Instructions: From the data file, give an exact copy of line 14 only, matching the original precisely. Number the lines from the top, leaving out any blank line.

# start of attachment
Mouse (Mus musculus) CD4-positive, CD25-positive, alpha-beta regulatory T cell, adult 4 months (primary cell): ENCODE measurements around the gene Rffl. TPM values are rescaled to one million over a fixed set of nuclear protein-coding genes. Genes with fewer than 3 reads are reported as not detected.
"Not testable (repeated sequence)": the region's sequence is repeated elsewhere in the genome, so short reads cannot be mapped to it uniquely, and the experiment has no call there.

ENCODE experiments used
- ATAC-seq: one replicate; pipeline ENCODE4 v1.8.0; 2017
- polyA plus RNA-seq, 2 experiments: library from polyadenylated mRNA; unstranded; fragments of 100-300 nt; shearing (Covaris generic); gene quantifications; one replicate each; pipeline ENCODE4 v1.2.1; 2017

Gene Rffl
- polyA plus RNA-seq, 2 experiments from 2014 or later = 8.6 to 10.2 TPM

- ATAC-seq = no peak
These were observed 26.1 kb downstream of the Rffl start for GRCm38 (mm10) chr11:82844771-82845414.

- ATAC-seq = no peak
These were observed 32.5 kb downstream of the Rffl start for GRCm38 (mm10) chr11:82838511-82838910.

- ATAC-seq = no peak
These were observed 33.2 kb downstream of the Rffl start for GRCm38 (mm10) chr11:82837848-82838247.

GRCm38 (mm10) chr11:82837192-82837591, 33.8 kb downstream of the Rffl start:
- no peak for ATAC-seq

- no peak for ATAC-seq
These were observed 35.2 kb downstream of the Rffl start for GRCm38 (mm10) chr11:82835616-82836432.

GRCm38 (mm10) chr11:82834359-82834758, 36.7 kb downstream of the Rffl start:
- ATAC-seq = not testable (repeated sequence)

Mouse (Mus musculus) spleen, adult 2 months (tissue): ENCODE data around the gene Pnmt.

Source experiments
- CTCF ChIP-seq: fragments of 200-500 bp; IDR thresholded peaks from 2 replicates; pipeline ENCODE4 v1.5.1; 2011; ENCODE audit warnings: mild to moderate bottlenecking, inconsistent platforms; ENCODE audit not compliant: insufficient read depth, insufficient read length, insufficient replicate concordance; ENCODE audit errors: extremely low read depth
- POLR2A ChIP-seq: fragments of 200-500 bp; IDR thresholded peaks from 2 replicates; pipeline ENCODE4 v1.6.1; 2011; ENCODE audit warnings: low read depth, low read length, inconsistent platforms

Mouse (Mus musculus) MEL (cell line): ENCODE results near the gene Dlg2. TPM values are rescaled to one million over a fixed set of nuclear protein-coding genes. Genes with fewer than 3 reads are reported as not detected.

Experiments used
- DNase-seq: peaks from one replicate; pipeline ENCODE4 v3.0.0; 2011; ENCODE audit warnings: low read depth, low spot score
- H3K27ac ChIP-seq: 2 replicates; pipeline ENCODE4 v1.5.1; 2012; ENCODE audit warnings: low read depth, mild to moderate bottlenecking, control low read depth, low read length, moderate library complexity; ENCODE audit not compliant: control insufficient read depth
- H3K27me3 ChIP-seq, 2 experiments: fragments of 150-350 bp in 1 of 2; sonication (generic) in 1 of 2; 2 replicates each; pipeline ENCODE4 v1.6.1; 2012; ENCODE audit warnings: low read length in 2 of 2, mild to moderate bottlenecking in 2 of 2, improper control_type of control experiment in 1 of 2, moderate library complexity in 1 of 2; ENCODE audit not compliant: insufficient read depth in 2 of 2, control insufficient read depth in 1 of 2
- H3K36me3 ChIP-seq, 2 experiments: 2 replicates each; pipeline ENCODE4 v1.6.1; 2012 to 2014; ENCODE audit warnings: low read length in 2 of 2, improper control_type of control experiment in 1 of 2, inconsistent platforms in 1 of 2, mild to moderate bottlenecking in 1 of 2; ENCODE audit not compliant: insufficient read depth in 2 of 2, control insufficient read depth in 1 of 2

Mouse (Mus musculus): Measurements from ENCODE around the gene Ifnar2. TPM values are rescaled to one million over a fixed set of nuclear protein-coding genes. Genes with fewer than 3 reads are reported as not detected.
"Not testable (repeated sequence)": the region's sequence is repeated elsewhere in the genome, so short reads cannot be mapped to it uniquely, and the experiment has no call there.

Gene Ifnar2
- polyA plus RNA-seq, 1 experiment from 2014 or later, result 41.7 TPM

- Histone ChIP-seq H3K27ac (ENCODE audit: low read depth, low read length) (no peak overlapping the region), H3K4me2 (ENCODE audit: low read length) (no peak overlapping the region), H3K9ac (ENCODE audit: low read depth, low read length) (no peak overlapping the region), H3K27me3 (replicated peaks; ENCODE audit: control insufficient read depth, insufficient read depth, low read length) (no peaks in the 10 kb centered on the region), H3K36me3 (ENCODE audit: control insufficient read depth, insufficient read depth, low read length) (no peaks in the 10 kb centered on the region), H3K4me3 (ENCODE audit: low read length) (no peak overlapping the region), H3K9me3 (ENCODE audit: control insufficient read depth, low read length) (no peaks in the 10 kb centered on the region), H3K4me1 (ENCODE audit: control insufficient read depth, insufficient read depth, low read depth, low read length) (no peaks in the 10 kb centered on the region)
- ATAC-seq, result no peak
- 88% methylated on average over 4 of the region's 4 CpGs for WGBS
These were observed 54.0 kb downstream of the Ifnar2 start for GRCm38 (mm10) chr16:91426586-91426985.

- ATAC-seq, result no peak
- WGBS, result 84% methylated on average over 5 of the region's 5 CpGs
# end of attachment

GRCm38 (mm10) chr11:82837192-82837591, 33.8 kb downstream of the Rffl start: